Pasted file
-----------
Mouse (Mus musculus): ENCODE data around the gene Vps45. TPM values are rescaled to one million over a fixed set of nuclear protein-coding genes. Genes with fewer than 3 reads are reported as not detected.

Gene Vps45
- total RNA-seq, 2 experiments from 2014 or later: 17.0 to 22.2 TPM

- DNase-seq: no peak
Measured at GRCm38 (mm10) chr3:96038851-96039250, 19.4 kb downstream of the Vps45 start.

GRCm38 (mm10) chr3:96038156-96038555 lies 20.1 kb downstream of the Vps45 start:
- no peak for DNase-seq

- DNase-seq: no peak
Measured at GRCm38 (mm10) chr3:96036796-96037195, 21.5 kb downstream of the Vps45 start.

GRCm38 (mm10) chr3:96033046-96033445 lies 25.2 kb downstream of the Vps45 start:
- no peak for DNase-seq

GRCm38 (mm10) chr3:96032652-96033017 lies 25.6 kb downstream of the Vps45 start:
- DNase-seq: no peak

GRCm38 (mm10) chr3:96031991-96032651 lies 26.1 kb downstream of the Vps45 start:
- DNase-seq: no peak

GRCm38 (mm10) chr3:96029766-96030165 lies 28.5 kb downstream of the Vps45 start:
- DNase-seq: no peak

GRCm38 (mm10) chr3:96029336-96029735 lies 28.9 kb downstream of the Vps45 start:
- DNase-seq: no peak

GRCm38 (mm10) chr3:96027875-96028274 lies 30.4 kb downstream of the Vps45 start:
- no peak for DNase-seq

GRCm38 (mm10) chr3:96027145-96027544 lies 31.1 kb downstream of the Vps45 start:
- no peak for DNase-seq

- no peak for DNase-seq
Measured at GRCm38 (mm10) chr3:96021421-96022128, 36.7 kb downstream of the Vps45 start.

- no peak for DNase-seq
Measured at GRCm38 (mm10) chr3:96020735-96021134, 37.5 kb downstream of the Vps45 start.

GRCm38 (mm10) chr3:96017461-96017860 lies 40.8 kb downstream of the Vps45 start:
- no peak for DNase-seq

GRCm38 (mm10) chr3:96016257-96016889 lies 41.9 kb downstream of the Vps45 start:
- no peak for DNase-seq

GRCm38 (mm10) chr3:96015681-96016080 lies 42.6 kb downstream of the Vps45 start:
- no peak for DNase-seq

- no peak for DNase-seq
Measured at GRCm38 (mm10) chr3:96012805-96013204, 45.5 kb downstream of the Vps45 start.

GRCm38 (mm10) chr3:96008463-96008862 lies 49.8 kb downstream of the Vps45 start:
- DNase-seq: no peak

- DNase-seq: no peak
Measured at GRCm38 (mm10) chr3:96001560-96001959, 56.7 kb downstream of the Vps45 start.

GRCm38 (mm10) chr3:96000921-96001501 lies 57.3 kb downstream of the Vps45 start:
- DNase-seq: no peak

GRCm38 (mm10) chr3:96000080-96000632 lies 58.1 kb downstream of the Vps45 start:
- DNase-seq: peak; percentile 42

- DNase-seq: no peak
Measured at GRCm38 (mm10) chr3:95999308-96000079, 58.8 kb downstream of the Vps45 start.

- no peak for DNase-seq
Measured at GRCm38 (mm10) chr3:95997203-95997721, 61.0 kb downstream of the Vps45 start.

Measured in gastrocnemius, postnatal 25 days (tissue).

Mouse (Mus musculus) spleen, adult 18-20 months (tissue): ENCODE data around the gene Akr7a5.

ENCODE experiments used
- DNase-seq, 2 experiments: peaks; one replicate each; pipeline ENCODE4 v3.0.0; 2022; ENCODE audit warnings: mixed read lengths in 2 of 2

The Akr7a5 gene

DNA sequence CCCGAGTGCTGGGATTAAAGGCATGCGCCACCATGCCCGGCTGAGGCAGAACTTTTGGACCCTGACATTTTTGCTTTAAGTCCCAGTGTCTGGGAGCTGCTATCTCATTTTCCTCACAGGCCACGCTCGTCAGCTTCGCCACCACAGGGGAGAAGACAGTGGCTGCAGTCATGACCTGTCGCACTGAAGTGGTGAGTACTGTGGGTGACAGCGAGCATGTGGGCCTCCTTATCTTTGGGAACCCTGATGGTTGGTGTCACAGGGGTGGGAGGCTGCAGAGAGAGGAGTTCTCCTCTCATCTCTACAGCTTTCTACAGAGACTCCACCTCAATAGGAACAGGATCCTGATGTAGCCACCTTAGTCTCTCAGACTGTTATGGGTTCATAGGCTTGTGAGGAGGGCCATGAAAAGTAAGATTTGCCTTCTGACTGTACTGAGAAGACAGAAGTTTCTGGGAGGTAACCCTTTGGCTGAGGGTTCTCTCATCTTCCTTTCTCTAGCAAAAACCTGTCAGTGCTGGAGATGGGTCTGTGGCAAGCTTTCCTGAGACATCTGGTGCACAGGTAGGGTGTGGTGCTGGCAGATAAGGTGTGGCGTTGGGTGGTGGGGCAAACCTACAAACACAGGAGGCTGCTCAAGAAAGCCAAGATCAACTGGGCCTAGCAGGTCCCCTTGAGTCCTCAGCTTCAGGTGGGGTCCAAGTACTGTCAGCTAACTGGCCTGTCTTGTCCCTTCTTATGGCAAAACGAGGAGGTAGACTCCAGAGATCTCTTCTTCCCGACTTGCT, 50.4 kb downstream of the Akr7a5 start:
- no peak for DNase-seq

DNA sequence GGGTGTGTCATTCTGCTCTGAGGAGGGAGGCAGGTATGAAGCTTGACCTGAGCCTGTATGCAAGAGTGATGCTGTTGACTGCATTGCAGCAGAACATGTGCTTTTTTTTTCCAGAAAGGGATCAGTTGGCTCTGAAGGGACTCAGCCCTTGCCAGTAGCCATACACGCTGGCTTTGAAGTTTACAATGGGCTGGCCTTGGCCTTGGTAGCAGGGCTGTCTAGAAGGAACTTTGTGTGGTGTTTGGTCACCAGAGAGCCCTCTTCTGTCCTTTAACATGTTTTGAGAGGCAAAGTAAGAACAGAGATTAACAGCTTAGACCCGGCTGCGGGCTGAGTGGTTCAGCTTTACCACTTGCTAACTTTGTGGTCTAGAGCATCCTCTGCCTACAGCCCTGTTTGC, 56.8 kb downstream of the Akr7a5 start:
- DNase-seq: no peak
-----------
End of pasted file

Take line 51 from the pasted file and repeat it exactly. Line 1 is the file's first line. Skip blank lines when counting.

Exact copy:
- DNase-seq, 2 experiments: peaks; one replicate each; pipeline ENCODE4 v3.0.0; 2022; ENCODE audit warnings: mixed read lengths in 2 of 2